Tattooing and piercing are considered risk factors for hepatitis B and hepatitis C virus infection. The use of unsterilized needles, forceps, jewelry and contaminated pigments can result in blood borne infections, such as hepatitis B, hepatitis C and HIV infections.
To examine whether tattooing and piercing increase the risk of Hepatitis B virus (HBV) and hepatitis C virus (HCV) infections, researchers conducted a study among people with multiple tattoos and/or piercings who acquired their tattoos and piercings in the Netherlands and/or abroad.
Navel piercing close up. Photo by: Gabuchan
HBV and HCV can both become chronic infections, causing liver cirrhosis or hepatocellular carcinoma. Viral hepatitis is the leading cause of liver cancer and the most common reason for liver transplantation. HBV is transmitted by sexual and blood contacts. HCV is primarily a blood-borne infection and is the most common chronic blood borne infection in the United States.
The researchers, Urbanus and colleagues from Public Health Service and the University of Amsterdam, in the Netherlands recruited tattoo artists, piercers, and people with multiple tattoos and/or piercings at tattoo conventions and shops. Study participants were interviewed and tested for antibodies to HBV and HCV.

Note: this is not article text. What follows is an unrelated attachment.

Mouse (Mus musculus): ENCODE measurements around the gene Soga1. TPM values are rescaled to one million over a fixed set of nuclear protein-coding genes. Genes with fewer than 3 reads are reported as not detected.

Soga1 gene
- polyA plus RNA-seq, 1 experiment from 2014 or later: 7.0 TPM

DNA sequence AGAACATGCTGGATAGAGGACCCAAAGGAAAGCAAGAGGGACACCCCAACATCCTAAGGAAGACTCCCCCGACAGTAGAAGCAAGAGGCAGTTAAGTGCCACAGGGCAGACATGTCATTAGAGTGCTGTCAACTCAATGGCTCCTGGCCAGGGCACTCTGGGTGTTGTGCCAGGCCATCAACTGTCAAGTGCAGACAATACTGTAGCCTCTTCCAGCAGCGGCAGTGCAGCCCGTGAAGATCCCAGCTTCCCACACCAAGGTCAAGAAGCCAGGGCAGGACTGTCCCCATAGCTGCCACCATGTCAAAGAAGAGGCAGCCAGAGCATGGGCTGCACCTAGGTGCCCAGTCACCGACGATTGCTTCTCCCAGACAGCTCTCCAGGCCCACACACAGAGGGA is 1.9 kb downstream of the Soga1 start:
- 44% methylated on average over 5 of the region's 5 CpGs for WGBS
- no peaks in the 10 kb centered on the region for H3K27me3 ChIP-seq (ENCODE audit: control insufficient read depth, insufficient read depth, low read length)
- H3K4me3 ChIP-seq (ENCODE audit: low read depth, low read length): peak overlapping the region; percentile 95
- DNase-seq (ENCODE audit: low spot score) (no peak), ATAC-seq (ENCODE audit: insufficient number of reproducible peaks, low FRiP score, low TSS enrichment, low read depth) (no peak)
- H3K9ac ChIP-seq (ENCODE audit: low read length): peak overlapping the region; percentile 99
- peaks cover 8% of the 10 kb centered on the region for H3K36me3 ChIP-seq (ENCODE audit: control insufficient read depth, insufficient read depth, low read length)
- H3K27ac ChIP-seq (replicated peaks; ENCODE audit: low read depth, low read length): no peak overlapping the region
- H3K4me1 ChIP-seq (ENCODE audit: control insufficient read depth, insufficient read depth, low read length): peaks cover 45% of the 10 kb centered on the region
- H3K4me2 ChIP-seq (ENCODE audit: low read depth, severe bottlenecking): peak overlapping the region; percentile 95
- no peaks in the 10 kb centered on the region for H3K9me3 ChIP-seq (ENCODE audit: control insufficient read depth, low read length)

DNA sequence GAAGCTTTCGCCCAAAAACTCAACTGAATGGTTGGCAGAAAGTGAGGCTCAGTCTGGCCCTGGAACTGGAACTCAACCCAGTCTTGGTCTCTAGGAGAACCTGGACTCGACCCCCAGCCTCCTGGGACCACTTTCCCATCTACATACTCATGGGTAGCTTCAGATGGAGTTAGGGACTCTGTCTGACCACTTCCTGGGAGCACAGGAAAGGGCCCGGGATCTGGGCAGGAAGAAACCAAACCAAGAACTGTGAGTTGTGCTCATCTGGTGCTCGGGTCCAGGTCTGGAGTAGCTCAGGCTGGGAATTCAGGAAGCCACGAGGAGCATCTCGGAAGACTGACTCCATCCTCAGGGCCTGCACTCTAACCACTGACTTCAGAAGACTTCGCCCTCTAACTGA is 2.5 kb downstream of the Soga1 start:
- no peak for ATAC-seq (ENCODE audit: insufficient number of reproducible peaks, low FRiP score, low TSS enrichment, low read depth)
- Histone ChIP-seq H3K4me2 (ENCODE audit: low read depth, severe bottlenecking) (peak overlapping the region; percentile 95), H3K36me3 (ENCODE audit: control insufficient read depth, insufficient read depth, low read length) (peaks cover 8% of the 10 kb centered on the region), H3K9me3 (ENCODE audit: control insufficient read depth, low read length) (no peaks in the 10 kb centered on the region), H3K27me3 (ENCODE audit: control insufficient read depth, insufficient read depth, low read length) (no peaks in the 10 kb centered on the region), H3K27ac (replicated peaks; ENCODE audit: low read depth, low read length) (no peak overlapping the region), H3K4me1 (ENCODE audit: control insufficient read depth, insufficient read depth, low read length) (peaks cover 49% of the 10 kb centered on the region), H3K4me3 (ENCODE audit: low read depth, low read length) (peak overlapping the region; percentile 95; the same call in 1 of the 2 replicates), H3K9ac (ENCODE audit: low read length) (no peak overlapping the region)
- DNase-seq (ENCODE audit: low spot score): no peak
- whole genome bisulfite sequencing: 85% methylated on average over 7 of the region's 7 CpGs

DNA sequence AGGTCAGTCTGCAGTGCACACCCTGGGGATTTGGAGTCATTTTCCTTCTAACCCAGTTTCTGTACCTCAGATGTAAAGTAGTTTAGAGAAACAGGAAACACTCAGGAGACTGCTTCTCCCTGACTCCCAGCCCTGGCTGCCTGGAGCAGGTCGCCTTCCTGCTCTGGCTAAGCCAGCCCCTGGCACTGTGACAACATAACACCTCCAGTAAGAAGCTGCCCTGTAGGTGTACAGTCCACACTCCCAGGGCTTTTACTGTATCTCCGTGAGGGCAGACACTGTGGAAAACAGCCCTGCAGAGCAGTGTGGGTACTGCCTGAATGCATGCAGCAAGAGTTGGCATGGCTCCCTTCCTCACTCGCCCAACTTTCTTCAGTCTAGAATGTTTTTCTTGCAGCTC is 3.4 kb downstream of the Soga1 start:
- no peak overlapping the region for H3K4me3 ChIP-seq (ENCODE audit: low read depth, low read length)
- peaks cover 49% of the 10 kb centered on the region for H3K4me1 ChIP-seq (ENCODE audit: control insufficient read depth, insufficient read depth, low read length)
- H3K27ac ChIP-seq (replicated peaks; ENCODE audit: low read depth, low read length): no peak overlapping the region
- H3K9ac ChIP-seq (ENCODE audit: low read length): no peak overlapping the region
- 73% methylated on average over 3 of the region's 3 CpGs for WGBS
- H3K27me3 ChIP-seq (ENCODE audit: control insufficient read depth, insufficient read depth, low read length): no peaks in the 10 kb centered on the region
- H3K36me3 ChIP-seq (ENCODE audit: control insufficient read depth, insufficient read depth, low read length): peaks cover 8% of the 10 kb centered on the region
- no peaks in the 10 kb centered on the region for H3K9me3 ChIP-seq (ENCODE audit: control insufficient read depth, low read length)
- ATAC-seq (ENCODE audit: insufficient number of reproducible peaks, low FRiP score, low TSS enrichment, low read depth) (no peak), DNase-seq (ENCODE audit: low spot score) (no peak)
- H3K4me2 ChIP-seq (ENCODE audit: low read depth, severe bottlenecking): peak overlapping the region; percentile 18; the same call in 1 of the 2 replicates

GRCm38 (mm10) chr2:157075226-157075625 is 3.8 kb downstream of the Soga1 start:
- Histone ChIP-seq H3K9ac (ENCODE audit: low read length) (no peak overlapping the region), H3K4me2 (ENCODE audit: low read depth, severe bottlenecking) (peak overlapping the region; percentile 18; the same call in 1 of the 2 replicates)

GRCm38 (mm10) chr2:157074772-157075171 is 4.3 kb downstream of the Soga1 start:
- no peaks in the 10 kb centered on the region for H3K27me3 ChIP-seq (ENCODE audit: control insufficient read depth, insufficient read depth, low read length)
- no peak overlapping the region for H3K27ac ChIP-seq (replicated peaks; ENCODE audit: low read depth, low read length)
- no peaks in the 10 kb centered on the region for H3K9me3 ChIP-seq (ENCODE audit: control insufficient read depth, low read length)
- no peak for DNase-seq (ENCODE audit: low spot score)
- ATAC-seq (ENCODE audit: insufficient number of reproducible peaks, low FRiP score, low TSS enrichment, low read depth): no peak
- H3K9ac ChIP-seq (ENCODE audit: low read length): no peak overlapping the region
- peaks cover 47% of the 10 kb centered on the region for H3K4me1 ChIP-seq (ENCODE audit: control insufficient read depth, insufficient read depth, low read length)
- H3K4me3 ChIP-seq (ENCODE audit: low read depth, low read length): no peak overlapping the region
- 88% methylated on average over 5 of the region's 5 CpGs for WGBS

The investigators failed to find an increased prevalence of antibodies to HBV or HCV among these subjects. The lack of increased prevalence infection with multiple tattoo/piercing, according to the authors, might be due to the introduction of hygiene guidelines for tattoo and piercing shops and the low observed prevalence of HBV/HCV in the general population.
Based upon their findings, the authors recommend that low and high endemic countries may implement hygienic guidelines for tattoo and piercing shops, including permanent make-up salons, to decrease the potential risk of HBV and HCV transmission.
Publication: People with Multiple Tattoos and/or Piercings Are Not at Increased Risk for HBV or HCV in The Netherlands. Urbanus AT, van den Hoek A, Boonstra A, van Houdt R, de Bruijn LJ, Heijman T, Coutinho RA and Prins M. (2011) PLoS ONE 6(9): e24736. doi:10.1371/journal.pone.0024736.